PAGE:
So when Psyche discovers that her lover is not the monster she feared but a magnificent god, this reassures people on a subconscious level that sex is not beastly but potentially beautiful. In this reasoning Bettelheim goes a step beyond [J.] Schroeder and [Jacques] Barachilon, who more or less use the Eros and Psyche myth to illustrate the dynamics of projection as a girl’s way of dealing with her sexual anxieties. Bettelheim stresses ore than these other two commentators the role of society in generating sexual anxiety in children and the positive unconscious role which the Eros and Psyche myth and other animal-husband tales have in offsetting such anxiety. . . .

While Bettelheim’s interpretation is close to Schroeder’s . . ., Bettelheim interprets the tale as a symbolic portrait of the fullest possible human development: "Not physical man, [sic] but spiritual man must be reborn to become ready for the marriage of sexuality with wisdom . . . wedding of the two aspects of man requires a rebirth ( Ibid, p. 293 )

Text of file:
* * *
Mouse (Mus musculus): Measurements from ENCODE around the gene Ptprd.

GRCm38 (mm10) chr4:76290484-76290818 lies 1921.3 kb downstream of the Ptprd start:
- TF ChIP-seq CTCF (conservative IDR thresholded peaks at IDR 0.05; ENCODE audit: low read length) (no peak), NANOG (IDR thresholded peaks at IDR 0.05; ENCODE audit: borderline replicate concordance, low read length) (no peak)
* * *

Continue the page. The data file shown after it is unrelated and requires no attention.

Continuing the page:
For Bettelheim, Psyche primarily symbolizes the ego, and particularly the developed, conscious aspects of the ego. This follows from his view that the myth is about the development of consciousness. It is not entirely clear whether Bettelheim restricts this description of development to one gender, but there is reason to believe that he does relate the Eros and Psyche myth primarily to the female’s perspective:

Despite all warnings about the dire consequences if she tries to find out, woman is not satisfied with remaining ignorant about sex and life. Comfortable as an existence in relative naivete may be, it is an empty life which must not be accepted. Notwithstanding all the hardships woman has to suffer to be reborn to full consciousness and humanity, the stoires leave no doubt that this is what she must do.

(Ibid, p. 295)